>> After ten years of being based in London, Ann-Sofie Back got married, returned to Stockholm, and added a new design responsibility — not only is she doing her eponymous line, but she signed up to be creative director at Cheap Monday in May: "It was a happy coincidence that when I moved back to Stockholm to be with my husband this job should come up. Cheap Monday is a great brand and some things are just meant to be!" She's leaving the denim to founder Orjan Andersson, but was brought on to "create a stronger identity on anything that is not denim." On Monday in Stockholm, she unveiled her first collection for the brand — for Spring 2010 — with Caroline Winberg opening the show.
Giles Deacon May Have Spring 2010 London Fashion Week "Presence," Goes with Structure for Cruise 2010
>> Giles Deacon, who was awarded the €160,000 (approx. $225,000) 2009 ANDAM Award earlier this week, has confirmed that he's going to use it to take his Spring 2010 show to Paris this Fall. But in light of the recent efforts by the British Fashion Council to bring British designers back home for its 25th anniversary, Deacon, who is typically a headliner for London Fashion Week, is planning on meeting with BFC executives to try and work out a means of his label having some sort of "presence" at the upcoming LFW: “It’s not perfect timing. I’m heading the other way, but it’s a fantastic opportunity, particularly in these times, and I have to seize it. It’s the chance to take my business to a new level.”
As for his Cruise 2010 collection, the designer went with simple, structured silhouettes in white, shades of gray, pale pink, and black.
>> Clements Ribeiro Make One More Returner to London Fashion Week —The names keep rolling in — Jonathan Saunders early this week, and now husband and wife team Suzanne Clements and Inacio Ribeiro of Clements Ribeiro are coming back Londonside to help celebrate the Fashion Week's 25th anniversary. Now, if only the British Fashion Council could score Alexander McQueen, Stella McCartney, or John Galliano, they would be well on their way to reaching that goal to make London the "number one destination" for international buyers and editors. [Telegraph UK]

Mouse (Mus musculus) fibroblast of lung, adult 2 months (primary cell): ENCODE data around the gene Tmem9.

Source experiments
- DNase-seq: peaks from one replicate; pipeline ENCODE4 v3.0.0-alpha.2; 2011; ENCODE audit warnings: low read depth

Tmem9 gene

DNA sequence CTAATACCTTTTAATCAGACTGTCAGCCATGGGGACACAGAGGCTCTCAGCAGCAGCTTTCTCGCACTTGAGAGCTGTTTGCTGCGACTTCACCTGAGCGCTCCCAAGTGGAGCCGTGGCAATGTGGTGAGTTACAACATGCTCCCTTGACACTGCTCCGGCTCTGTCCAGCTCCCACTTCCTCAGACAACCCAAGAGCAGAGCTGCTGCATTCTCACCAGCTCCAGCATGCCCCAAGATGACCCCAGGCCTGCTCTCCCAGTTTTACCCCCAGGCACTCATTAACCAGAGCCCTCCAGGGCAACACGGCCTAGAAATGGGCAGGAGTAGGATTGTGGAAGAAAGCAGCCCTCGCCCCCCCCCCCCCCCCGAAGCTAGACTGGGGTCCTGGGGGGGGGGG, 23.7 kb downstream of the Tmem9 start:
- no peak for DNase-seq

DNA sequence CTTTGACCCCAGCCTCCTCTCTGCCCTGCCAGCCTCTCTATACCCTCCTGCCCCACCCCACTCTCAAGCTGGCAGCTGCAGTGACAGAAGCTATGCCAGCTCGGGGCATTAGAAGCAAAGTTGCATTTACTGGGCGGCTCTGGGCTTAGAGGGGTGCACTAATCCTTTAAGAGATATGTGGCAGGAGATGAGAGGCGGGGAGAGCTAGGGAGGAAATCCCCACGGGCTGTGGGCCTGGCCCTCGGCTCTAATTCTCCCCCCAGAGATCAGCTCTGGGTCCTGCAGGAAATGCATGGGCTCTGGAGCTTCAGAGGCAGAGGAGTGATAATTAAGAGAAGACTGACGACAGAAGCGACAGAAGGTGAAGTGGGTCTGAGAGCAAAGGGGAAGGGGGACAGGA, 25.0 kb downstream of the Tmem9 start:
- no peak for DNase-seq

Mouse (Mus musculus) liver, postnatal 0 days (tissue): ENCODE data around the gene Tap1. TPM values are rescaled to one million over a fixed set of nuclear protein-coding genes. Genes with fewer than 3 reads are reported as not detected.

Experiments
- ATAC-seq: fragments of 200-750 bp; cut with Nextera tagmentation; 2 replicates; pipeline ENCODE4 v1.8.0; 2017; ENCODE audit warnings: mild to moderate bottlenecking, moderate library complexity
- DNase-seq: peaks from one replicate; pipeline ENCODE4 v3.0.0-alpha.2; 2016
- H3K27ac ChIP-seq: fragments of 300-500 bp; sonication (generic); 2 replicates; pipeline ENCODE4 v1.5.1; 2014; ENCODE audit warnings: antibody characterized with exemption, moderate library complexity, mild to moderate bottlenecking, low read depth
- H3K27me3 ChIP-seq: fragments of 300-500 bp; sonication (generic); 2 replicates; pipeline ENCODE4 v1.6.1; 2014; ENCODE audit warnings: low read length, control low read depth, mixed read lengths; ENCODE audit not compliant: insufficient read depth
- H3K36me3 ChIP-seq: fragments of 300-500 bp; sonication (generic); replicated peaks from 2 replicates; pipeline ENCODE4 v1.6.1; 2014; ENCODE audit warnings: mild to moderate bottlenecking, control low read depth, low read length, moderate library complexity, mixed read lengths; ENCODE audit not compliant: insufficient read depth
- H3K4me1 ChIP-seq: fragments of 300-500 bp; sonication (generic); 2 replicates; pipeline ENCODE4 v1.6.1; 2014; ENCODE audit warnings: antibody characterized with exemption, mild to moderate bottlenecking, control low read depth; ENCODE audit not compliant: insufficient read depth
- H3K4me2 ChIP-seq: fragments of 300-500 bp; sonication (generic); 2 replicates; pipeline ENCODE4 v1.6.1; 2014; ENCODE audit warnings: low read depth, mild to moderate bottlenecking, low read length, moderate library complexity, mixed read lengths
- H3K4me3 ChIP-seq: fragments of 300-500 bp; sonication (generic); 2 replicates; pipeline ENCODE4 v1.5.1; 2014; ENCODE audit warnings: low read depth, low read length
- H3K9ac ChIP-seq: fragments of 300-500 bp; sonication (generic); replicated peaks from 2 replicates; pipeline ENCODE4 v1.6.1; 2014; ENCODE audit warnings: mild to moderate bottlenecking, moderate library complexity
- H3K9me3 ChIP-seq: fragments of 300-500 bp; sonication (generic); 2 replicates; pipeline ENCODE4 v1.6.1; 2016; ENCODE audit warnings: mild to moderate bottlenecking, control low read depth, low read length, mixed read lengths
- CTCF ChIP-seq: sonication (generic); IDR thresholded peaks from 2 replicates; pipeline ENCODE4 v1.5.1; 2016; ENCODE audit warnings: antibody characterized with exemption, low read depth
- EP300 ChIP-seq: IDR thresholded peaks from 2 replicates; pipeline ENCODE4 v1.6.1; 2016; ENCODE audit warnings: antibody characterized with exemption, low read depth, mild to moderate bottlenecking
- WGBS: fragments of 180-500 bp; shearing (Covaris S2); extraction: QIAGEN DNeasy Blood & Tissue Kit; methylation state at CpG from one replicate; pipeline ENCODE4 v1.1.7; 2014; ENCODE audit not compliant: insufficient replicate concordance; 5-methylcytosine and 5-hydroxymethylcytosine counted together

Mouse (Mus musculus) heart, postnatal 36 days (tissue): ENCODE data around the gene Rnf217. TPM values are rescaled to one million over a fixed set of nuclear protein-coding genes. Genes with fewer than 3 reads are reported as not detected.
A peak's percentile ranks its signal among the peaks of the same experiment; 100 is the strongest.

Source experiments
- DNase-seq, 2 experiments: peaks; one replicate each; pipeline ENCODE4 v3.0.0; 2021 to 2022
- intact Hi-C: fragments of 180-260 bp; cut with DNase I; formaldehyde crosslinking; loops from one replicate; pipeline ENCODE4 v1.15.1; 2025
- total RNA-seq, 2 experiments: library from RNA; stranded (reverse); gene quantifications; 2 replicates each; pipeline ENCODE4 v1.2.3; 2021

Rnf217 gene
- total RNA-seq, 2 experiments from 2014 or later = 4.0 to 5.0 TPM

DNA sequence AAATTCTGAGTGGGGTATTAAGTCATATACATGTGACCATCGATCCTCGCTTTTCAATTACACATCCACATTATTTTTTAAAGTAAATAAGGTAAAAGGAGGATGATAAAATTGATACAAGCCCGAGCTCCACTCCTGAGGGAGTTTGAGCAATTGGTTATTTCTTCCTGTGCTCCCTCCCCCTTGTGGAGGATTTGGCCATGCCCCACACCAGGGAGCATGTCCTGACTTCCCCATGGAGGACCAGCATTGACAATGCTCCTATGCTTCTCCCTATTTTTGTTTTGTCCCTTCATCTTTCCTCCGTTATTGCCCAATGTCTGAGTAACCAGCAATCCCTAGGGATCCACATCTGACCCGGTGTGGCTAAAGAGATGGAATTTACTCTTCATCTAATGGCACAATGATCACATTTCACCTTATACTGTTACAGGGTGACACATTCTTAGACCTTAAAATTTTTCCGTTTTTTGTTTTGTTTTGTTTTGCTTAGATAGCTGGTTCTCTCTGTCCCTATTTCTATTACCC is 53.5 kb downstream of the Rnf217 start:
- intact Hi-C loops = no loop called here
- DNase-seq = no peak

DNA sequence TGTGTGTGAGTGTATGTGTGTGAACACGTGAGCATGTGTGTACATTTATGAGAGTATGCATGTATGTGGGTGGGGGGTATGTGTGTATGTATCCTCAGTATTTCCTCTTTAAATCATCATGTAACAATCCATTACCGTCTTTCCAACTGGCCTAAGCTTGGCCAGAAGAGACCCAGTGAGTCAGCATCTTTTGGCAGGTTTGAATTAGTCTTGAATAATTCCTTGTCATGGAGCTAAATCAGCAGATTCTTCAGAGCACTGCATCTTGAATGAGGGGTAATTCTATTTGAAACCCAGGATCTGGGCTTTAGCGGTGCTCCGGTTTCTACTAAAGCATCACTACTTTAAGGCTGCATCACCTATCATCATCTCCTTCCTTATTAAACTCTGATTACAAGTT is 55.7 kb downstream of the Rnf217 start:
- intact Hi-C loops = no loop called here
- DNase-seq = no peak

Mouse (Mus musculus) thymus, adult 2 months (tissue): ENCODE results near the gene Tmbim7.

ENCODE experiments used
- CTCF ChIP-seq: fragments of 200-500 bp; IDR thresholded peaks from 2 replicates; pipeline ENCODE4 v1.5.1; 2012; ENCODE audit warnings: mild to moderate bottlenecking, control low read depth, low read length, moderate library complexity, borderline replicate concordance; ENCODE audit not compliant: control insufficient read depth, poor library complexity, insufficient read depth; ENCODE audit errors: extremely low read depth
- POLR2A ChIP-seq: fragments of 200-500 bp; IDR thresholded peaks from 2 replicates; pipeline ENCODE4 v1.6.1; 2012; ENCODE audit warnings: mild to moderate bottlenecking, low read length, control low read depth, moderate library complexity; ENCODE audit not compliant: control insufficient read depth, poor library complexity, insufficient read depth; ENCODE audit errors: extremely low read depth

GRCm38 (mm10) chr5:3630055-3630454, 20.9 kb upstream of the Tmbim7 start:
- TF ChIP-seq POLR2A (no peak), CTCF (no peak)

>> Giles Deacon to Show in Paris for Spring 2010 —Giles Deacon has just been awarded the 2009 ANDAM Award, the prize that allowed Gareth Pugh to take his show to Paris last year — and will be following in his footsteps. The ANDAM — the largest international fashion prize of its kind at €160,000 (approx. $225,000) — means that Giles will be going against the current of all the designers returning to London Fashion Week for Spring 2010, and taking his show from London to Paris instead. [Hint]
>> INSIDER WIRE —Jonathan Saunders is joining the increasingly longer list of designers — which already includes Burberry, Matthew Williamson, and Pringle of Scotland — coming back to London Fashion Week for Spring 2010 to celebrate its 25th anniversary. British Fashion Council president Harold Tillman hinted a couple of weeks ago that “there are talks going on with other big names who we’re confident will come back," so Saunders may not be the last to make a return announcement. [Vogue UK]
>> Back in February, Oscar de la Renta's son Moises launched his own line, MDLR, for Fall 2009 after internships at Phat Farm and with his father. Much of the collection retails for under $1,000, and Lissy Trullie posed for the inaugural lookbook, which thanks to the newly-launched MDLR web site, can be seen in full below. The line was predicted by Style.com to be "a chart topper," and the designer's friend Julia Frakes promises that we'll be "head over heels" for his Spring 2010 collection.